Download You Come Too Study Guide

Subscribe Now

You Come Too Analysis

(Survey of Young Adult Fiction)

The title of Frost’s earliest collection of poems was A Boy’s Will (1913), and his poems are included in school readers and considered appropriate reading for children. When You Come Too was published, Frost was a great-grandfather, yet he was not a writer of children’s verse nor as grandfatherly and benign as he looked.

Although Frost did write many lovely descriptions of nature (“A Hillside Thaw”), some humorous verses (“The Rose Family”), and even a few romantic sonnets (“Never Again Would Birds’ Song Be the Same”), he also wrote of “boughten friendships,” despair, and death. The same man who wrote, in “The Pasture,” “I’m going out to fetch the little calf/ That’s standing by the mother. It’s so young/ It totters when she licks it with her tongue” also wrote, in “Desert Places,” “They cannot scare me with their empty spaces/ Between stars—on stars where no human race is./ I have it in me so much nearer home/ To scare myself with my own desert places.” This reality is represented in You Come Too, which includes some dark and disturbing poems. “Departmental” describes death in the ant world; “Death of the Hired Man,” the last hours of an old farmworker; and “Fire and Ice,” the destruction of the world. “Good Hours” and “Acquainted with the Night” communicate loneliness and alienation.

Many other poems in the collection present to readers ideas that seem to ask—as Cox suggests in the foreword—to be invited in while one gets to know them. In “Birches,” the reader is prompted to contemplate the tension between the pleasures of earthly life and longings for Heaven. In “The Tuft of Flowers,” the reader must puzzle out the meaning of Frost’s concluding couplet: “‘Men work together,’ I told him from the heart,/ ‘Whether they work together or apart.’ ” In “Two Tramps in Mud Time” is another work idea: “My object in living is to unite/ My avocation and my vocation/ As my two eyes make one in sight.”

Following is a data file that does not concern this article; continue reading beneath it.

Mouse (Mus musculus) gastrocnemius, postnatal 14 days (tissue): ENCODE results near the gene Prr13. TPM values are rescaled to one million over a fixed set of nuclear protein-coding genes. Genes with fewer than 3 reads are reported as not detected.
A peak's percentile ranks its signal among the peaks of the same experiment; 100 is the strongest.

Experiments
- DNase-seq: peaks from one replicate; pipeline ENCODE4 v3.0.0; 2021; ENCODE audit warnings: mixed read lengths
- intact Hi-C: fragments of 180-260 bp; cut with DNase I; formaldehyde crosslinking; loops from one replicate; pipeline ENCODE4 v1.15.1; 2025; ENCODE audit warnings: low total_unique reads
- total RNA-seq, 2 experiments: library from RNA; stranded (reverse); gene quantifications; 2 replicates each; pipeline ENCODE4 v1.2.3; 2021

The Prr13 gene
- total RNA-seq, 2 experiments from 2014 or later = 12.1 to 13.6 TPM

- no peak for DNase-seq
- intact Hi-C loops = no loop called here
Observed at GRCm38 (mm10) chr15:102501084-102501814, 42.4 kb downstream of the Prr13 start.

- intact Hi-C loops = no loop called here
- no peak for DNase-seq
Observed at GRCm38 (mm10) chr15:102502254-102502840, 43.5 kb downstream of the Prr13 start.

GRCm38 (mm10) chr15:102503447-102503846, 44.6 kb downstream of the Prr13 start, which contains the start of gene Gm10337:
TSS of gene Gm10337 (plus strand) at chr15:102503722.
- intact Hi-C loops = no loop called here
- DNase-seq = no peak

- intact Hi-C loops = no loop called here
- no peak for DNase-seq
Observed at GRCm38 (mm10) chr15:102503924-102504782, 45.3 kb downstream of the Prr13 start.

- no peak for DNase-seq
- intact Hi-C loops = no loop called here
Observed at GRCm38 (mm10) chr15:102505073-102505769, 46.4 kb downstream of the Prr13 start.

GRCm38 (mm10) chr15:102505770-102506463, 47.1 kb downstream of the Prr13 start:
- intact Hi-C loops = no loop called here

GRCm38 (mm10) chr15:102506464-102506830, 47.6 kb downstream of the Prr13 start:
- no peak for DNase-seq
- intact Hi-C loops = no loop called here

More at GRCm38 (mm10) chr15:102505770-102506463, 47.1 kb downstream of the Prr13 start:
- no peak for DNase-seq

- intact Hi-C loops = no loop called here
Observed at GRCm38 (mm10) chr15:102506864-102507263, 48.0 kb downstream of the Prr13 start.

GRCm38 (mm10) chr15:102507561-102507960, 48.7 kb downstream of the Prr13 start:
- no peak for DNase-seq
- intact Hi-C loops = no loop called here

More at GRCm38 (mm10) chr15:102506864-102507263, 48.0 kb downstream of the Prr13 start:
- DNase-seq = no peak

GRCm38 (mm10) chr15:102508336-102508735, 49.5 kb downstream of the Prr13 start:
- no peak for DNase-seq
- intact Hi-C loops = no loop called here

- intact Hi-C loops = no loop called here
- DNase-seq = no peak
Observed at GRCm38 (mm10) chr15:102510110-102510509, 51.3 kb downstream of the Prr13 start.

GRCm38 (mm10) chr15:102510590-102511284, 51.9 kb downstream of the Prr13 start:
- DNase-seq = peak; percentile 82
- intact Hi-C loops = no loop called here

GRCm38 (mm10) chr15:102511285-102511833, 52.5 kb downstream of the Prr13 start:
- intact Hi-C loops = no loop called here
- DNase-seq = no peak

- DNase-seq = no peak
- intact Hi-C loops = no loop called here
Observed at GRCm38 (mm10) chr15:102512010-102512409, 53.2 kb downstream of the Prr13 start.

A common misconception about Frost is that he was primarily a “nature poet”; he was fond of saying that all but three of his poems had human beings in them. In You Come Too, nature—whether in the woods or on the farm—almost always reveals a general truth or teaches a human lesson. “A Drumlin Woodchuck” suggests that, like the woodchuck, people are vulnerable and need to look to their defenses. In “A Minor Bird,” wishing that the bird would fly away makes the poet realize that “there is something wrong/ In wanting to silence any song.” The forces of nature that tumble the New England stone walls in “Mending Wall” suggest that barriers between people are unnatural and unnecessary.

Frost is often quoted as having said that writing poems without rhyme was like playing tennis without a net, the implication being that he was a traditionalist or formalist who had little use for experimentation or innovation. The poems in You Come Too, however, suggest otherwise. Four of the selections are written in blank verse (regular rhythm but no rhyme). In “The Telephone” and “After Apple-Picking ,” Frost experiments with varying line lengths. The long first line of the latter...

(The entire section is 831 words.)